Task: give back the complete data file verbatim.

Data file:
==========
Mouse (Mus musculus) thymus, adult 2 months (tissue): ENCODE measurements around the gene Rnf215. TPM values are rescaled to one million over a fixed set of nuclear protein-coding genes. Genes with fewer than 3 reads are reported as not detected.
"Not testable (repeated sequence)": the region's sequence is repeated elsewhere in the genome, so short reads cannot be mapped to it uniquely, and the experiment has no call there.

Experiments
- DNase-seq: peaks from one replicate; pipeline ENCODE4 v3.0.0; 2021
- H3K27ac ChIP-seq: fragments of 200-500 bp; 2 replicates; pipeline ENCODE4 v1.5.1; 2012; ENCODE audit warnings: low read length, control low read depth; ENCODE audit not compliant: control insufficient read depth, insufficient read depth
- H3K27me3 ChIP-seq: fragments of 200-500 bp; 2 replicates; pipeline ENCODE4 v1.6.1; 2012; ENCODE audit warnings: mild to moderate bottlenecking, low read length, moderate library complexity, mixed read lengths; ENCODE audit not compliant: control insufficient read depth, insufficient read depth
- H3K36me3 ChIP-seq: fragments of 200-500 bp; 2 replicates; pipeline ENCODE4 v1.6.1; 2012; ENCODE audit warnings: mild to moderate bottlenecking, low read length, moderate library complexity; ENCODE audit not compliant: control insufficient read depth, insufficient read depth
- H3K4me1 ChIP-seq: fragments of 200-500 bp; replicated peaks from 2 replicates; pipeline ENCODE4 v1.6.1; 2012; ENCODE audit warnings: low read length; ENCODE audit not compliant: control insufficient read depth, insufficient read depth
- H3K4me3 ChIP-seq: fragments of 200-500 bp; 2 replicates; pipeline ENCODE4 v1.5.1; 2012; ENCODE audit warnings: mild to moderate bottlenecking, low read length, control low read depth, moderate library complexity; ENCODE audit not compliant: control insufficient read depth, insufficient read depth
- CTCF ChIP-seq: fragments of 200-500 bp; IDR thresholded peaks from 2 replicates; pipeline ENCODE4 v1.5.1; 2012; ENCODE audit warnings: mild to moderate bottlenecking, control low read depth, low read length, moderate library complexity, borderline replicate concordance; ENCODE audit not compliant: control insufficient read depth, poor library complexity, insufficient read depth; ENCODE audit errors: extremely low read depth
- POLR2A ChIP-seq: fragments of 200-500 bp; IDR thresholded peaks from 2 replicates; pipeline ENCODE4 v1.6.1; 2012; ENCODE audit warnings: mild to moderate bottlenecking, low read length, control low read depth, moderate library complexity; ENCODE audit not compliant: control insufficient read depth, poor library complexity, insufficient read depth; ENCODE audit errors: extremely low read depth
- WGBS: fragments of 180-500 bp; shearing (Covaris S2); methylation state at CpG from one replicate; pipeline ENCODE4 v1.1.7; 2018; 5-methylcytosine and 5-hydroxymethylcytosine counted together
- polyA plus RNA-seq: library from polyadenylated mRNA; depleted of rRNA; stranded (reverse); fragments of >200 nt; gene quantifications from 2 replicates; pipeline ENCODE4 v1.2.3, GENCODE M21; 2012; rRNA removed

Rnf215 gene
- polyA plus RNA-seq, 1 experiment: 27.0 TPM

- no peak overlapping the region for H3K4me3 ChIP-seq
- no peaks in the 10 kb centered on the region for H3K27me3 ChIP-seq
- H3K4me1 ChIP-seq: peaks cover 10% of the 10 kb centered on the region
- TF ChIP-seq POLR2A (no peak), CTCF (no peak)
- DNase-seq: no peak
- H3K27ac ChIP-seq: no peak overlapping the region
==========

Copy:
Mouse (Mus musculus) thymus, adult 2 months (tissue): ENCODE measurements around the gene Rnf215. TPM values are rescaled to one million over a fixed set of nuclear protein-coding genes. Genes with fewer than 3 reads are reported as not detected.
"Not testable (repeated sequence)": the region's sequence is repeated elsewhere in the genome, so short reads cannot be mapped to it uniquely, and the experiment has no call there.

Experiments
- DNase-seq: peaks from one replicate; pipeline ENCODE4 v3.0.0; 2021
- H3K27ac ChIP-seq: fragments of 200-500 bp; 2 replicates; pipeline ENCODE4 v1.5.1; 2012; ENCODE audit warnings: low read length, control low read depth; ENCODE audit not compliant: control insufficient read depth, insufficient read depth
- H3K27me3 ChIP-seq: fragments of 200-500 bp; 2 replicates; pipeline ENCODE4 v1.6.1; 2012; ENCODE audit warnings: mild to moderate bottlenecking, low read length, moderate library complexity, mixed read lengths; ENCODE audit not compliant: control insufficient read depth, insufficient read depth
- H3K36me3 ChIP-seq: fragments of 200-500 bp; 2 replicates; pipeline ENCODE4 v1.6.1; 2012; ENCODE audit warnings: mild to moderate bottlenecking, low read length, moderate library complexity; ENCODE audit not compliant: control insufficient read depth, insufficient read depth
- H3K4me1 ChIP-seq: fragments of 200-500 bp; replicated peaks from 2 replicates; pipeline ENCODE4 v1.6.1; 2012; ENCODE audit warnings: low read length; ENCODE audit not compliant: control insufficient read depth, insufficient read depth
- H3K4me3 ChIP-seq: fragments of 200-500 bp; 2 replicates; pipeline ENCODE4 v1.5.1; 2012; ENCODE audit warnings: mild to moderate bottlenecking, low read length, control low read depth, moderate library complexity; ENCODE audit not compliant: control insufficient read depth, insufficient read depth
- CTCF ChIP-seq: fragments of 200-500 bp; IDR thresholded peaks from 2 replicates; pipeline ENCODE4 v1.5.1; 2012; ENCODE audit warnings: mild to moderate bottlenecking, control low read depth, low read length, moderate library complexity, borderline replicate concordance; ENCODE audit not compliant: control insufficient read depth, poor library complexity, insufficient read depth; ENCODE audit errors: extremely low read depth
- POLR2A ChIP-seq: fragments of 200-500 bp; IDR thresholded peaks from 2 replicates; pipeline ENCODE4 v1.6.1; 2012; ENCODE audit warnings: mild to moderate bottlenecking, low read length, control low read depth, moderate library complexity; ENCODE audit not compliant: control insufficient read depth, poor library complexity, insufficient read depth; ENCODE audit errors: extremely low read depth
- WGBS: fragments of 180-500 bp; shearing (Covaris S2); methylation state at CpG from one replicate; pipeline ENCODE4 v1.1.7; 2018; 5-methylcytosine and 5-hydroxymethylcytosine counted together
- polyA plus RNA-seq: library from polyadenylated mRNA; depleted of rRNA; stranded (reverse); fragments of >200 nt; gene quantifications from 2 replicates; pipeline ENCODE4 v1.2.3, GENCODE M21; 2012; rRNA removed

Rnf215 gene
- polyA plus RNA-seq, 1 experiment: 27.0 TPM

- no peak overlapping the region for H3K4me3 ChIP-seq
- no peaks in the 10 kb centered on the region for H3K27me3 ChIP-seq
- H3K4me1 ChIP-seq: peaks cover 10% of the 10 kb centered on the region
- TF ChIP-seq POLR2A (no peak), CTCF (no peak)
- DNase-seq: no peak
- H3K27ac ChIP-seq: no peak overlapping the region